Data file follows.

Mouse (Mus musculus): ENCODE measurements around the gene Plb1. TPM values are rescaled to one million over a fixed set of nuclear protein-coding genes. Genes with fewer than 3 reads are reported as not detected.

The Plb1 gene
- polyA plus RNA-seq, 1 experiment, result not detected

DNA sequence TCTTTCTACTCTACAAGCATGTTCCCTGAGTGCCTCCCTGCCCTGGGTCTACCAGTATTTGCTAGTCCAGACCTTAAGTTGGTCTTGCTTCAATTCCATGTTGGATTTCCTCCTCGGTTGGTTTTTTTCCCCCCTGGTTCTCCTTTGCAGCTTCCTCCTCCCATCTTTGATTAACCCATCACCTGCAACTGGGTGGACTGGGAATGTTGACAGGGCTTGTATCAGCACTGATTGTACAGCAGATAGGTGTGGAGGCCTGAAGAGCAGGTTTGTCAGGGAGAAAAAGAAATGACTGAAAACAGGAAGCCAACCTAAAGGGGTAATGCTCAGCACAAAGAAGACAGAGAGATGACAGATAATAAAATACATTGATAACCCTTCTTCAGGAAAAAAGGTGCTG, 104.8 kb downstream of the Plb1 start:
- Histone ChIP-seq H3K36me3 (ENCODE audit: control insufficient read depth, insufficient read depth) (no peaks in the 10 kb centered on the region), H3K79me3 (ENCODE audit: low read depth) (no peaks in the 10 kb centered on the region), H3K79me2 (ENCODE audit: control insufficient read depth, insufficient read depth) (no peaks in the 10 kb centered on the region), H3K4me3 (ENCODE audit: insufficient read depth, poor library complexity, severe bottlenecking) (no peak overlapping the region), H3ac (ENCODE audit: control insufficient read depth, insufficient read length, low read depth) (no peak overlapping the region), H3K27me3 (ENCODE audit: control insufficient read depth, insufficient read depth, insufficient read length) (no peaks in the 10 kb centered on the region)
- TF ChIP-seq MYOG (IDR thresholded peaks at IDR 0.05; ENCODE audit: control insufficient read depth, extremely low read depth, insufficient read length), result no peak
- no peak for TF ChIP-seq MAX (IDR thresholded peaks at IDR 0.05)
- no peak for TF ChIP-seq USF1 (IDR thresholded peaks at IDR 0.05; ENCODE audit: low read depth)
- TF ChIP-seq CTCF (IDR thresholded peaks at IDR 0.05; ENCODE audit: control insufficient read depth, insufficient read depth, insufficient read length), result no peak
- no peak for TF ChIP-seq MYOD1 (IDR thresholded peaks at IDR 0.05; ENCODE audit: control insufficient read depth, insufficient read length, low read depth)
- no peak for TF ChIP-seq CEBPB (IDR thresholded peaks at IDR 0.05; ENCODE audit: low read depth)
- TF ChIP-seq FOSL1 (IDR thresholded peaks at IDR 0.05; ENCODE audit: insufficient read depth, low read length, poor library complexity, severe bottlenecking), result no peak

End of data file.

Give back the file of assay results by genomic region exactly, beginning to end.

Mouse (Mus musculus): ENCODE measurements around the gene Plb1. TPM values are rescaled to one million over a fixed set of nuclear protein-coding genes. Genes with fewer than 3 reads are reported as not detected.

The Plb1 gene
- polyA plus RNA-seq, 1 experiment, result not detected

DNA sequence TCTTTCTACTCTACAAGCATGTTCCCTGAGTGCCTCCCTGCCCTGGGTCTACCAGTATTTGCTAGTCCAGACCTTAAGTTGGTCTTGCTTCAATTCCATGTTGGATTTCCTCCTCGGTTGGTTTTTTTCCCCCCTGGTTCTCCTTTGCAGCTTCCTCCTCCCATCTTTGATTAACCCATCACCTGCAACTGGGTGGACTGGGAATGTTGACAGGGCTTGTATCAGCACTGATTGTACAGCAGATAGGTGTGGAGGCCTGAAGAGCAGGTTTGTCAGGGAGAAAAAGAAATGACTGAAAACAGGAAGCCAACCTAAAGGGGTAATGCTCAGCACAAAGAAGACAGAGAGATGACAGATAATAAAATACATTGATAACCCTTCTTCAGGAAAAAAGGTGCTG, 104.8 kb downstream of the Plb1 start:
- Histone ChIP-seq H3K36me3 (ENCODE audit: control insufficient read depth, insufficient read depth) (no peaks in the 10 kb centered on the region), H3K79me3 (ENCODE audit: low read depth) (no peaks in the 10 kb centered on the region), H3K79me2 (ENCODE audit: control insufficient read depth, insufficient read depth) (no peaks in the 10 kb centered on the region), H3K4me3 (ENCODE audit: insufficient read depth, poor library complexity, severe bottlenecking) (no peak overlapping the region), H3ac (ENCODE audit: control insufficient read depth, insufficient read length, low read depth) (no peak overlapping the region), H3K27me3 (ENCODE audit: control insufficient read depth, insufficient read depth, insufficient read length) (no peaks in the 10 kb centered on the region)
- TF ChIP-seq MYOG (IDR thresholded peaks at IDR 0.05; ENCODE audit: control insufficient read depth, extremely low read depth, insufficient read length), result no peak
- no peak for TF ChIP-seq MAX (IDR thresholded peaks at IDR 0.05)
- no peak for TF ChIP-seq USF1 (IDR thresholded peaks at IDR 0.05; ENCODE audit: low read depth)
- TF ChIP-seq CTCF (IDR thresholded peaks at IDR 0.05; ENCODE audit: control insufficient read depth, insufficient read depth, insufficient read length), result no peak
- no peak for TF ChIP-seq MYOD1 (IDR thresholded peaks at IDR 0.05; ENCODE audit: control insufficient read depth, insufficient read length, low read depth)
- no peak for TF ChIP-seq CEBPB (IDR thresholded peaks at IDR 0.05; ENCODE audit: low read depth)
- TF ChIP-seq FOSL1 (IDR thresholded peaks at IDR 0.05; ENCODE audit: insufficient read depth, low read length, poor library complexity, severe bottlenecking), result no peak